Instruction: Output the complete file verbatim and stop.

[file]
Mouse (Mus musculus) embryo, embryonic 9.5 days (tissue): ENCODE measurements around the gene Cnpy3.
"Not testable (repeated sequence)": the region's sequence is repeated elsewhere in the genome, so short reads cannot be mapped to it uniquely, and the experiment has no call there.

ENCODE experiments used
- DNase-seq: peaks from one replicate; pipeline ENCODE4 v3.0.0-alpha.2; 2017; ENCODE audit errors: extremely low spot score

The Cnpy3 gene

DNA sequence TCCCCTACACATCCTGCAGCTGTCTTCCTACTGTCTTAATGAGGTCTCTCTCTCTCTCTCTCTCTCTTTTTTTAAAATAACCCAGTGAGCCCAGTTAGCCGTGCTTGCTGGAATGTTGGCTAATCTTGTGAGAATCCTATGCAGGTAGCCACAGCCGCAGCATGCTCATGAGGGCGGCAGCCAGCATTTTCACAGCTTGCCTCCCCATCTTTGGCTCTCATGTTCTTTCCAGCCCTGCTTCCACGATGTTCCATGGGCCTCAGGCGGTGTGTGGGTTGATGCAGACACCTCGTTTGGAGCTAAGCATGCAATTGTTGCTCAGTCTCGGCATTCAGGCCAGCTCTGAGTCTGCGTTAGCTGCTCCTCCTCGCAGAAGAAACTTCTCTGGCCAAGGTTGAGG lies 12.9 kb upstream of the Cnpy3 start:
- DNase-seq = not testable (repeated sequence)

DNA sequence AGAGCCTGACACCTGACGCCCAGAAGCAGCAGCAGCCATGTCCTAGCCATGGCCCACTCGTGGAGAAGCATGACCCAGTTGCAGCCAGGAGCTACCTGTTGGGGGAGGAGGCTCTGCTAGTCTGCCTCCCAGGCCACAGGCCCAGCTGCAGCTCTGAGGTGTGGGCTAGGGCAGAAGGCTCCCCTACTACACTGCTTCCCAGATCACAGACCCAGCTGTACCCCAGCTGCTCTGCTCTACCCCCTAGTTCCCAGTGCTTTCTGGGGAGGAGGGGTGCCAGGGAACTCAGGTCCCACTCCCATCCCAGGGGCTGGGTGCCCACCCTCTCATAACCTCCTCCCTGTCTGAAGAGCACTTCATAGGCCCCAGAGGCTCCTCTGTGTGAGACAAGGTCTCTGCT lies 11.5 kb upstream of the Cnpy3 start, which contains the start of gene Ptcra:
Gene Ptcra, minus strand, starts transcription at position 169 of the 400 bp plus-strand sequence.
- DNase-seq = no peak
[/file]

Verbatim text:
Mouse (Mus musculus) embryo, embryonic 9.5 days (tissue): ENCODE measurements around the gene Cnpy3.
"Not testable (repeated sequence)": the region's sequence is repeated elsewhere in the genome, so short reads cannot be mapped to it uniquely, and the experiment has no call there.

ENCODE experiments used
- DNase-seq: peaks from one replicate; pipeline ENCODE4 v3.0.0-alpha.2; 2017; ENCODE audit errors: extremely low spot score

The Cnpy3 gene

DNA sequence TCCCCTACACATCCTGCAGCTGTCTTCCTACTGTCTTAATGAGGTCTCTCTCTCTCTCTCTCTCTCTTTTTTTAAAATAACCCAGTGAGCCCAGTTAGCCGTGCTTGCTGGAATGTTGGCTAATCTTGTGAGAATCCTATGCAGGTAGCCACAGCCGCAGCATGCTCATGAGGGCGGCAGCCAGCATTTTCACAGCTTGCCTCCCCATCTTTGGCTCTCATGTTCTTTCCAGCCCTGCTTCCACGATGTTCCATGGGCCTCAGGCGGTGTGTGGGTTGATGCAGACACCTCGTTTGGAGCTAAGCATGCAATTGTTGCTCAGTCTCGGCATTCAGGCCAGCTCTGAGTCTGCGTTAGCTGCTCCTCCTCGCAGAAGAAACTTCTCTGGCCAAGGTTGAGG lies 12.9 kb upstream of the Cnpy3 start:
- DNase-seq = not testable (repeated sequence)

DNA sequence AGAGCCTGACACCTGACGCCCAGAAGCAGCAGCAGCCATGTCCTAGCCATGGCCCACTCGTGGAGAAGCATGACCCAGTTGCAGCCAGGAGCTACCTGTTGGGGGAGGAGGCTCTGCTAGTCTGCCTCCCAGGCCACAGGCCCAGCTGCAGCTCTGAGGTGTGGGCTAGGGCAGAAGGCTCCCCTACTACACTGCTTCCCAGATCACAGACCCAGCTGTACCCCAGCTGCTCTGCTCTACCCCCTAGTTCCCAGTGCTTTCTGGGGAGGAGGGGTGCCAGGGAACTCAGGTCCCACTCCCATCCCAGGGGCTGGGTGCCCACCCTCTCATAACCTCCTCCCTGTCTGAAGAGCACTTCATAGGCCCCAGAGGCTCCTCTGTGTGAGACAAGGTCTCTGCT lies 11.5 kb upstream of the Cnpy3 start, which contains the start of gene Ptcra:
Gene Ptcra, minus strand, starts transcription at position 169 of the 400 bp plus-strand sequence.
- DNase-seq = no peak